My sister was able to convince me to see an new doctor and together with professional help, new medication, and regular counselling, I am now in recovery. A large part of the recovery, I feel, is due to discussions about my mental illness with a select few friends and family. They have listened, tried to understand, and tried to ask how I am feeling on a regular basis – although I still find it difficult to talk about the darkest moments of my mental illness.

Talking about our problems, the things that we are struggling with, is difficult at the best of times but generally this is the best approach in life. Talking about mental health is no different, except maybe the responses are sometimes highly emotional and sometimes illogical. Talking to someone with a mental illness calmly and with compassion is always better than arguing or feeling pity – so chose the right moment and let the person with the mental illness feel comfortable and direct the conversation, where possible.

During the focus group process, I was able to pitch an idea. I thought that the characters from The Muppets and Sesame Street would make great advocates for talking about mental health – mainly because they cross the age barriers, bring comedy into the conversation, and because many share symptoms of mental illnesses. Have you ever considered that Count von Count or Oscar the Grouch have obsessive disorders? Or that Cookie Monster has an eating disorder? Or Animal has attention deficit disorder? Or that Big Bird shows signs of schizophrenia with his imaginary friend Mr Snuffleupagus? Of course, this is not real life and is generalising about mental illnesses, but it’s an interesting start to a conversation about mental health…….

“Sesame Street was brought to you today by the letters T and C and by the number 2 – it’s Time to Change, it’s Time to Talk”

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Shell’s grounded oil rig in Alaska and their plans to avoid paying taxes; Climate change and Britain’s second wettest year on record; The official extinction of the Javan Rhino in Vietnam; – in the first few days of January there were already a number of significant events to discuss and I was sure that the environment would take centre stage for my first ‘editorial/feature‘ on the new blog. However, I found myself reading – via the Twitter feed that I’d become addicted too – first one blog on the Time to Change website about Dave’s experiences of depression and the support by four of his friends, then another blog by Tim speaking about the great support from his best friend, then finally a review of the most popular blog of 2012 on Ruby Wax’s The Black Tribe by guest blogger Andrew. This piece was also about relationships with people who have mental illnesses, included the difficulties of the people trying to offer support – please read it.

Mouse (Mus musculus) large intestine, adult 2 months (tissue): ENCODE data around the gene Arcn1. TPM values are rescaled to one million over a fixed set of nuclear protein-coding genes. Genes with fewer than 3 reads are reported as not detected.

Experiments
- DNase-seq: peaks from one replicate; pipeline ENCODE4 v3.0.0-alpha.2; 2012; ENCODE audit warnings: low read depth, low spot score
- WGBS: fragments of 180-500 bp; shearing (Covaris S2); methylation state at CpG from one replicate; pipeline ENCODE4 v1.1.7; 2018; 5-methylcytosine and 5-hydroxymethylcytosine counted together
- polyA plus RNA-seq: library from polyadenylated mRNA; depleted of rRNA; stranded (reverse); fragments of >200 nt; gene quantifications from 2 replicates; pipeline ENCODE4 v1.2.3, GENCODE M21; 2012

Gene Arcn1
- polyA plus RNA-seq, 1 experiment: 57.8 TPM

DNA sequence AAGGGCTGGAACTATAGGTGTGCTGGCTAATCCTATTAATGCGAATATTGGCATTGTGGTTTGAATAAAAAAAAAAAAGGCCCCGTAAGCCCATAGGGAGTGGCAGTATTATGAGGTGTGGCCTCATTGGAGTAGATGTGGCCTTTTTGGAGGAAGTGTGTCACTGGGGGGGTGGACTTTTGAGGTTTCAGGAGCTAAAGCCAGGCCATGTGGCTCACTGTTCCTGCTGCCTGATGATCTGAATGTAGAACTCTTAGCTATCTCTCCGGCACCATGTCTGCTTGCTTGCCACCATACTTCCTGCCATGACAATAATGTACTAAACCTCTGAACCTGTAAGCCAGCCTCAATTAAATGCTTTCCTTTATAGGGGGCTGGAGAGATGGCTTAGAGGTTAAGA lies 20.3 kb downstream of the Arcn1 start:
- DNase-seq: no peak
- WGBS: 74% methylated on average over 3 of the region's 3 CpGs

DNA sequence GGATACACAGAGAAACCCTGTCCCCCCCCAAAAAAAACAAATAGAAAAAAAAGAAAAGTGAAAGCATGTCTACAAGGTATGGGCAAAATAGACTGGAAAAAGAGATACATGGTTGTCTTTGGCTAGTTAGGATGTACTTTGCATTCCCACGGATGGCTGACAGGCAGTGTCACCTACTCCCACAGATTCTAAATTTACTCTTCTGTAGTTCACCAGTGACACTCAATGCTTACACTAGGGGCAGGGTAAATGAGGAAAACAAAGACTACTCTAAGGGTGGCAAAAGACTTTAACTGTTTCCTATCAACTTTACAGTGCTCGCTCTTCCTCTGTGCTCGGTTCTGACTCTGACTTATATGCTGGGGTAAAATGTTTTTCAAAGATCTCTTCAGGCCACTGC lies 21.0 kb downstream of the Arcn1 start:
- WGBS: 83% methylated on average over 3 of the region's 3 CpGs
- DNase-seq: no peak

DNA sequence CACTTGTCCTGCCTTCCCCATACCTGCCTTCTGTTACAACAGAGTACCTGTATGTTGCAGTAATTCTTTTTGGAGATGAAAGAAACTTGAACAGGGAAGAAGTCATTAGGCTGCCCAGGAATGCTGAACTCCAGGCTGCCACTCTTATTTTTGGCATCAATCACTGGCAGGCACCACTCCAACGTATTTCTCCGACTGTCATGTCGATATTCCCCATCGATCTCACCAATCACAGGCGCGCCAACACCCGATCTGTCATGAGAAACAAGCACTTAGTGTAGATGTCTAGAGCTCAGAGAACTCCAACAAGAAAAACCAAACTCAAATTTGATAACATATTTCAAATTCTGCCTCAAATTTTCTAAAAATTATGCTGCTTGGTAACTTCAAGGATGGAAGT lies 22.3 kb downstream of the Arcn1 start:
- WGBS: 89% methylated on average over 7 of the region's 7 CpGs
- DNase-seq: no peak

All three blogs were basically about the same subject, although took different angles, and the retweeting and replies by others this week showed how important and sensitive the subject of relationships and mental illness is to the mental health community. I assumed that most replies were from people with personal experience of mental illness as I found myself connecting with most of the messages – and then found myself feeling uncomfortable about my own experiences.